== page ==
Wednesday, July 19, 2006

I am Just a Number to You: One of 73,951

Hispanic Diversity Glance
By The Associated Press
Sat Jul 15, 12:30 PM ET

Hispanics from Puerto Rico and Cuba have had much different immigration experiences than have Latinos from other countries. Puerto Ricans are U.S. citizens and most Cubans are allowed to stay in the United States if they make it to U.S. shores. The number of Hispanics who listed each ethnicity on the 2000 census:

Country No. Pct
Mexican: 20,900,102; 59.3
General Hispanic: 5,540,627; 15.7
Puerto Rican: 3,403,510; 9.7
Cuban: 1,249,820; 3.5
Dominican: 799,768; 2.3
Salvadoran: 708,741; 2.0
Colombian: 496,748; 1.4
Guatemalan: 407,127; 1.2
Ecuadorian: 273,013; 0.8
Peruvian: 247,601; 0.7
Honduran: 237,431; 0.7
Nicaraguan: 194,493; 0.6
Spaniard: 112,999; 0.3
Argentinian: 107,275; 0.3
Panamanian: 98,475; 0.3
Venezuelan: 96,091; 0.3
Other Central American: 93,234; 0.3
Chilean: 73,951; 0.2 . I wonder which one is me?
Costa Rican: 72,175; 0.2
Other South American: 50,941; 0.1
Bolivian: 45,188; 0.1
Uruguayan: 20,242; 0.1
Paraguayan: 8,929; 0.0
Total: 35,238,481
Source: 2000 census.

Thursday, July 13, 2006

The Beautiful Game

This article appeared in Nature 442, 110(13 July 2006) | doi:10.1038/442110b; Published online 12 July 2006

The beautiful game

Punditry took a hiding in Germany.

One of the overriding messages from the World Cup that has just ended in Berlin is that football (that's soccer to our American readers) is almost impossible to predict. As a low-scoring game, it has an inherently stochastic quality that makes it gloriously exciting and palm-thumpingly frustrating in equal measure.

The struggle to anticipate World Cup results has taken many forms. In London, The Guardian newspaper attempted to verify the mantra of the Internet age that wisdom lies with the masses, inviting readers to vote for different betting options for each match. By the end of the tournament, the people made a profit, turning £250 (US$460) into £356. However, the newspaper's pet goldfish, which chose its bets by swimming to different parts of its tank, put them to shame, ending up with £369.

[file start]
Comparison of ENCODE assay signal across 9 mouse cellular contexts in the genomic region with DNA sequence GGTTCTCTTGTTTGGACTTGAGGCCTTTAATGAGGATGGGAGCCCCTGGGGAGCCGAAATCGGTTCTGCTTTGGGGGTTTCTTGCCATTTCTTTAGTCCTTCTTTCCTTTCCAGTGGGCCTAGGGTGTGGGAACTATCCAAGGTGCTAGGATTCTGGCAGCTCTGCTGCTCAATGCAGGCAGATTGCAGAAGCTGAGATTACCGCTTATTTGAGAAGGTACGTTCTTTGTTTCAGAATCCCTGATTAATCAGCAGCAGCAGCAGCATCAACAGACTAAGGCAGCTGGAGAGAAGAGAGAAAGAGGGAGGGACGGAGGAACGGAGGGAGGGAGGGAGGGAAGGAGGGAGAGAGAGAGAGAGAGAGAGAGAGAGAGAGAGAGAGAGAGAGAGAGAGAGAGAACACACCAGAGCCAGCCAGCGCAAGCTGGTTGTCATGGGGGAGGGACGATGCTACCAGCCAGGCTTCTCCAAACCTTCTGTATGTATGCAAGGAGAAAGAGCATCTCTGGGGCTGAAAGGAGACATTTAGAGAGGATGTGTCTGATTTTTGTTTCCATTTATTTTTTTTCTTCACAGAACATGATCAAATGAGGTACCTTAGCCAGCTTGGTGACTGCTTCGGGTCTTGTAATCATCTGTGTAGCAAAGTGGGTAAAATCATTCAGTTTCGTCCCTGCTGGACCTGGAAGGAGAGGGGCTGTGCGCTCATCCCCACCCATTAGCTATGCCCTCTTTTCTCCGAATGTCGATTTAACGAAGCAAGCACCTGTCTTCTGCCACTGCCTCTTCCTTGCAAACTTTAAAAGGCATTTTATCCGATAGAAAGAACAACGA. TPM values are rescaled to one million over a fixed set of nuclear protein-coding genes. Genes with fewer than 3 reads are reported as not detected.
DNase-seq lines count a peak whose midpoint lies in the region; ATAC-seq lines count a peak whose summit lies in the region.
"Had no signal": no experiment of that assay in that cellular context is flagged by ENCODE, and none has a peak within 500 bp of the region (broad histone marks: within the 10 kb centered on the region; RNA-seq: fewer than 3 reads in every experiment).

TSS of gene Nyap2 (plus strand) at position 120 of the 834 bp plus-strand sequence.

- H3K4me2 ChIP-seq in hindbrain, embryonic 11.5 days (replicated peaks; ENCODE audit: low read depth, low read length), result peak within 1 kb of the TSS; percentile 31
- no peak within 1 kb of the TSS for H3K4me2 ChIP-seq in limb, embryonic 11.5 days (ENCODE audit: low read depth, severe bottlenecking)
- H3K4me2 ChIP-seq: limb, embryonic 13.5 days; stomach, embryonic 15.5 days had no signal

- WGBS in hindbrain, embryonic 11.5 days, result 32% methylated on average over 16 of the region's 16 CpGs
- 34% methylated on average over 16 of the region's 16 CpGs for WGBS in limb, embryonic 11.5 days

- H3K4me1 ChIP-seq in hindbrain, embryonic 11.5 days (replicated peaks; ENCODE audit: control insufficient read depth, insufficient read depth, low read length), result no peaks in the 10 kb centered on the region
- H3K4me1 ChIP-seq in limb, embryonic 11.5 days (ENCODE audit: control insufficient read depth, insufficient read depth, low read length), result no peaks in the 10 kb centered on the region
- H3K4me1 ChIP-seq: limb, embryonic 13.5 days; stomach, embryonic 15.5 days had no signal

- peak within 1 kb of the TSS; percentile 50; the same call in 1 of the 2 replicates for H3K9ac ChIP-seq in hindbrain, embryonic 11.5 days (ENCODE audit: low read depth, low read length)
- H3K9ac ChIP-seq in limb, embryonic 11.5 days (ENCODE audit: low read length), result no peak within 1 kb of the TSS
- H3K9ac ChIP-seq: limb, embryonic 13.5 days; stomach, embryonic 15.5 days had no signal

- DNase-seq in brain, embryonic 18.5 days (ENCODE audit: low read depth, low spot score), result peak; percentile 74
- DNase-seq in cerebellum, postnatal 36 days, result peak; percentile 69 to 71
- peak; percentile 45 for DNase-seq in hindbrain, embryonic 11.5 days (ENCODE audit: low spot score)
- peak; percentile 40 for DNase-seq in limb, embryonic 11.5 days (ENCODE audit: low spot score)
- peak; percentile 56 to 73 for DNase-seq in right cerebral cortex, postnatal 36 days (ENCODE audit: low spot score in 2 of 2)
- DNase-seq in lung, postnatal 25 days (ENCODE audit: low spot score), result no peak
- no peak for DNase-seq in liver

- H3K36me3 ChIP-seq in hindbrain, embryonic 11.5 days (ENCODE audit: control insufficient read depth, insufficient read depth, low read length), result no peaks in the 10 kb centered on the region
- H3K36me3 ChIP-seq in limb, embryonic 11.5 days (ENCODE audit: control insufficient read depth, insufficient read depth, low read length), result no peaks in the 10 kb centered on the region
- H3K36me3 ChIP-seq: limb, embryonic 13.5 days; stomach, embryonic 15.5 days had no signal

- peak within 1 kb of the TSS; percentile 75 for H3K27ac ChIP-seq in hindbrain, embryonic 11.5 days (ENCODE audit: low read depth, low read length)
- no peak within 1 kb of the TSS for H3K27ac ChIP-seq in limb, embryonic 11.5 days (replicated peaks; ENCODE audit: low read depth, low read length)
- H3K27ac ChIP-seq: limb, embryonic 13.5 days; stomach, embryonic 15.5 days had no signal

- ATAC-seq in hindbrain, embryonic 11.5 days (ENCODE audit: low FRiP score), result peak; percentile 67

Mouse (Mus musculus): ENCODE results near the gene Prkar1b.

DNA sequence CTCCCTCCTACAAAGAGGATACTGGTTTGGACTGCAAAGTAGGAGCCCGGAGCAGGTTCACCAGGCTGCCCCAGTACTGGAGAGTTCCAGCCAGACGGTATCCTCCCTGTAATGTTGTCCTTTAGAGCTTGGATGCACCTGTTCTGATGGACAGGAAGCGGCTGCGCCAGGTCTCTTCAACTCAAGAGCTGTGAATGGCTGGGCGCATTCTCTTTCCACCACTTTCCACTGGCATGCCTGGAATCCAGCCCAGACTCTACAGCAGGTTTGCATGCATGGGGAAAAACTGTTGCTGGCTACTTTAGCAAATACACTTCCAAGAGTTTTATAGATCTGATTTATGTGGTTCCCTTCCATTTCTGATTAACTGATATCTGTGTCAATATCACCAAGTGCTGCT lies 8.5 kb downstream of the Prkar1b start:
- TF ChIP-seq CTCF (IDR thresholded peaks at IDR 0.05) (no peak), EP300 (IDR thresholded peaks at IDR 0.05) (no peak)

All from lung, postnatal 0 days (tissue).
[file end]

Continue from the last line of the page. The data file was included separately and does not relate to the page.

A look at more 'scientific' efforts at prediction turns up similar examples of painful hubris. A group of Norwegian mathematicians, for example, designed a computer model that simulated the complete tournament 2,000 times over (see It predicted a Brazilian victory — but in reality, Brazil performed rather miserably and only made the quarter-finals. [No Kidding!!!]

Perhaps the tournament's least adroit piece of scientific punditry, however, came from Michael Shadlen, a neuroscientist at the University of Washington in Seattle. In an interview for Nature's online World Cup preview, he hailed French maestro Zinedine Zidane as the world's most intelligent footballer. Zidane certainly made his mark, winning the Golden Ball award as the tournament's outstanding player — before being sent off in Sunday's final for a disgraceful headbutt on an opponent. Not too clever, really. [Especially since no one yelled GOOOOOOOOOOOOl]

At least Italian scientists can take heart from that bombastic finale. The country's footballers have returned home in glory as deserved champions, to face a match-fixing scandal that could see several of the clubs that employ them relegated in ignominy. But as researchers there can testify, flourishing in the face of official incompetence and corruption is just what all Italian professionals have to do, every day of the week.


Bottom line: VIVA FOOTBALL!